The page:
China: High stakes geopolitics of Belt Road - II
by G B Reddy on 23 May 2017 5 Comments

By abstaining from participating in the recently concluded Belt Road Initiative (BRI) summit in Beijing, India, in a highly calculated and bold move, has made its postures abundantly clear to China. China cannot have a ‘free run” in its “Grand Design – China Dream” without addressing India’s outstanding security concerns.


Of course, Xi Jinping seeks friendly relations with India: “If we speak with one voice, the whole world will listen.” China believes that the interests of both countries are mutually intertwined, and hence “mutual respect” is important. Like with the USA, China wants India to respect each other’s core interests, concerns and choice of the path of development.


Indian Prime Minister Modi stated in reply to a question from a Chinese journalist, “Successful revival of the ancient trade routes require not only physical connectivity and requisite infrastructure, but more important, a climate of peace, stability, mutual trust and respect, support for mutual prosperity and free flow of commerce and ideas.” If China wants to resolve the border dispute in a give and take spirit reminiscent of Deng Xiaoping’s offer in the 1980s, it presents an opportunity for India to reciprocate.


Chinese ambassador Luo Zhaohui recently made a 4-point proposal to improve ties with India by delinking sovereignty disputes. His proposal includes: starting negotiations on a ‘China-India Treaty of Good Neighborliness and Friendly Cooperation’; prioritising early resolution of the border dispute between the two countries; restarting negotiations on a free trade pact; and aligning China’s ‘One Belt One Road’ project with India’s ‘Act East Policy’. Luo also offered to mediate to resolve differences between India and Pakistan if both sides accepted it.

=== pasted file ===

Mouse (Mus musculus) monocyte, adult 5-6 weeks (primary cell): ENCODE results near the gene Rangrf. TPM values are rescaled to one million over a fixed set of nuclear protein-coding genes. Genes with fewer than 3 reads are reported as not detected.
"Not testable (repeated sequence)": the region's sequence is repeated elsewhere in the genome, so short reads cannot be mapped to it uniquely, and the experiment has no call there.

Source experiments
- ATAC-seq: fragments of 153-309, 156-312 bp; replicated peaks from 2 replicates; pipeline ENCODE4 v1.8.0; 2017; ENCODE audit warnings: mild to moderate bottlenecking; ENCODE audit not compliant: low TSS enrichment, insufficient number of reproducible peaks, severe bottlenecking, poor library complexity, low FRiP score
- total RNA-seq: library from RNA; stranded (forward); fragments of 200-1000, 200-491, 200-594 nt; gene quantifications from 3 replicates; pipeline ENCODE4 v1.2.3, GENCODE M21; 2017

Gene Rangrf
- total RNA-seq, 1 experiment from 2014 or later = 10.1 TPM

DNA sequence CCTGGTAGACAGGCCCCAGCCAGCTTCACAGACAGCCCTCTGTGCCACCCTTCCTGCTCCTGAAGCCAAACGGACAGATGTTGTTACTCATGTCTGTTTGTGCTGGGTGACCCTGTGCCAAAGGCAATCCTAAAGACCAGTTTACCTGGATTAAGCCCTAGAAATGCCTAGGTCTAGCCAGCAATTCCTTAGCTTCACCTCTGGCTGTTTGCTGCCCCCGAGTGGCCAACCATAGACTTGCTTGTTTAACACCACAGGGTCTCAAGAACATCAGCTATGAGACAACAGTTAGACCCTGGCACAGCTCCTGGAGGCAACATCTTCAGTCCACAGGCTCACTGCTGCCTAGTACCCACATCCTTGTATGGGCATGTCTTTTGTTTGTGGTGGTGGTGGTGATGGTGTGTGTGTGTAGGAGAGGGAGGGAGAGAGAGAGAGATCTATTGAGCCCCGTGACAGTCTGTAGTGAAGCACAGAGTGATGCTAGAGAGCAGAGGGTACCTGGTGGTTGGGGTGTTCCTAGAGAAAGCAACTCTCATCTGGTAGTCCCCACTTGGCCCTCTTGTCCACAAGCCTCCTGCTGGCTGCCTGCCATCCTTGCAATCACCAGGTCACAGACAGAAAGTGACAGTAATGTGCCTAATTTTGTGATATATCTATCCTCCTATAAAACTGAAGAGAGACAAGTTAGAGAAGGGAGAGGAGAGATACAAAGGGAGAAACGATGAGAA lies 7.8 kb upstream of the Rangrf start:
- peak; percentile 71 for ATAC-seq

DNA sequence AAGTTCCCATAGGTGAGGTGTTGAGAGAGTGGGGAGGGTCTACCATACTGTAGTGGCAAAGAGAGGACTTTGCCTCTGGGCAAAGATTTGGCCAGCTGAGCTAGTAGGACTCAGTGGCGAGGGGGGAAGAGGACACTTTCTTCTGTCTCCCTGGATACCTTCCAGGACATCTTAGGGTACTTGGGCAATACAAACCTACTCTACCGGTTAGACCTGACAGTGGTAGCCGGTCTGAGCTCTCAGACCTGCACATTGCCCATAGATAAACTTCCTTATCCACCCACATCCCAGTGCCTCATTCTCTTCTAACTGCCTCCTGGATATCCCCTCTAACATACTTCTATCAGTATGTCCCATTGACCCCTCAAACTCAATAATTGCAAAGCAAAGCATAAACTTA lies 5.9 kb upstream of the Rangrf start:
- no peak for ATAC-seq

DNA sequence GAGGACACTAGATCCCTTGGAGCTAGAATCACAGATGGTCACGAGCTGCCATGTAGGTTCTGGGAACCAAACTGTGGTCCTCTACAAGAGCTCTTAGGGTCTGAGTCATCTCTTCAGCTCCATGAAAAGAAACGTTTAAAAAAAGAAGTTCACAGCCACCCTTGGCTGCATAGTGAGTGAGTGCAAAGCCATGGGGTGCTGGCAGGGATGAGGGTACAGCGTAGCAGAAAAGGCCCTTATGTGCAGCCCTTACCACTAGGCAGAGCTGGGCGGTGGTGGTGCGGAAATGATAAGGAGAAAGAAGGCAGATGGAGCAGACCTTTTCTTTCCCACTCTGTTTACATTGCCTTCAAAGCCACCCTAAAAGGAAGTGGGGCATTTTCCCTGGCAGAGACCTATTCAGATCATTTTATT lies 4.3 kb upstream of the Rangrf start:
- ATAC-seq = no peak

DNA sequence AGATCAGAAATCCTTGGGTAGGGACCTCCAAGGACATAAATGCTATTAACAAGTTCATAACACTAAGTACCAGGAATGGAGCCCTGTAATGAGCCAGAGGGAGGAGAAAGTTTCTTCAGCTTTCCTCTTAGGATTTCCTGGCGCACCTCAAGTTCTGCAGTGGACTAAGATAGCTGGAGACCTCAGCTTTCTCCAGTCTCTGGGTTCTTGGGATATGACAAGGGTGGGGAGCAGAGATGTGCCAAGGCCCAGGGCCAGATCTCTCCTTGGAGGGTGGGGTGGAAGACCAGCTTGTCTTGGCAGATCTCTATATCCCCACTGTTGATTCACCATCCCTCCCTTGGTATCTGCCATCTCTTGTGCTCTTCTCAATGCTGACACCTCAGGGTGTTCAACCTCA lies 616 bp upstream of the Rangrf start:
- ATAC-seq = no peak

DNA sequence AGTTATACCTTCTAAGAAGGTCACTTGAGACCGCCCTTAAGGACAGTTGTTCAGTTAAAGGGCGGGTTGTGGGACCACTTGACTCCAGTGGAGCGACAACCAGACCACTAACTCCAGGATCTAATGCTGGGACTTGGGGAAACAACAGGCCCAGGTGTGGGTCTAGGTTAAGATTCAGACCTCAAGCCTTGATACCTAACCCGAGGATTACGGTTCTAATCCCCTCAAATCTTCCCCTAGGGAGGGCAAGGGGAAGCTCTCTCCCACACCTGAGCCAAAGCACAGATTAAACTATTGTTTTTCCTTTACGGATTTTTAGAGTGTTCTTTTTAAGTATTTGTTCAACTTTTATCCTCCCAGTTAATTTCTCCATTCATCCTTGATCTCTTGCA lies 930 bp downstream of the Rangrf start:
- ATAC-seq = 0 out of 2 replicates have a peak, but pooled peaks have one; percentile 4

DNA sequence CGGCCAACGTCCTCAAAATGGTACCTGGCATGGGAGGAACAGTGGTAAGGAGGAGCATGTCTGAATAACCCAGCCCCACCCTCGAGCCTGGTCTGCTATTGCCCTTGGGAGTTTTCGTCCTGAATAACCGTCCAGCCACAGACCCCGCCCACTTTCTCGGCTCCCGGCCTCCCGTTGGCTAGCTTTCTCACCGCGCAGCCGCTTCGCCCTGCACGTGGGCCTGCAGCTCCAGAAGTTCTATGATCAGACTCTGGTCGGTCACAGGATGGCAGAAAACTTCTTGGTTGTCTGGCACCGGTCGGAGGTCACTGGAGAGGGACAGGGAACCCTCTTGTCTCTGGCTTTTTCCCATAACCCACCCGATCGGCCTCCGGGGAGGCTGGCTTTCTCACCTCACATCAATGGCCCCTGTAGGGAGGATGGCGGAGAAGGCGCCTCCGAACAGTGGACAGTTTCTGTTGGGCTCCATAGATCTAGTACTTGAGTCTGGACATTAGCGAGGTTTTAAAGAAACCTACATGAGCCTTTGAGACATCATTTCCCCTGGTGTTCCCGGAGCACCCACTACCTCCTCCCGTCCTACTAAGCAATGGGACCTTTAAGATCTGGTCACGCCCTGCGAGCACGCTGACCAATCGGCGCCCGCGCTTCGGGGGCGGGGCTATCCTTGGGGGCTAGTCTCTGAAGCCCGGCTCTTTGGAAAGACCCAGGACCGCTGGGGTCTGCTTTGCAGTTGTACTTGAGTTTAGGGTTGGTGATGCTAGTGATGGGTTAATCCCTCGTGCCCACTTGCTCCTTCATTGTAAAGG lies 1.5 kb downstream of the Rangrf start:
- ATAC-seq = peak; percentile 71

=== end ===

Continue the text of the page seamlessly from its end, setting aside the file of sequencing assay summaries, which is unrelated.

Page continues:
Ipso facto, strategic détente or deadlock is real. Some irrefutable facts will be reviewed; but judgments and predictions are left to individual perceptions.


If Xi Jinping wants to realize his “China Dream”, he must secure India’s cooperation in the matter for reaping the full benefit out of BRI-21 MSR initiatives. China cannot impose its will by muscle flexing on and off. India too must realize that it has neither the economic clout nor the internal political cohesion to stake claims to regional power status against an emerging superpower.


Geo-strategically, India believes that China is denying her dominant power status in South Asia.  In reality, China has ‘hemmed in’ India from all sides: all weather strategic partnership with Pakistan towards the West, quite often referring to Pakistan as its “iron brother”; driven a wedge with Nepal in the North, Myanmar and Bangladesh towards the East; Sri Lanka in the South and the “String of Pearls” in the Indian Ocean Region (IOR), and strong foothold on the East African Coast.


However, historically and culturally India never played second fiddle to China. Both nations suffer from siege mentality. India sees its own actions like QUAD (Quadrilateral Security Dialogue between Asia’s maritime democracies: Australia, India, Japan, and the United States) or Federated Defense partnership with China’s rivals as self-defensive; but, China thinks otherwise. So, mutual suspicion and distrust prevails.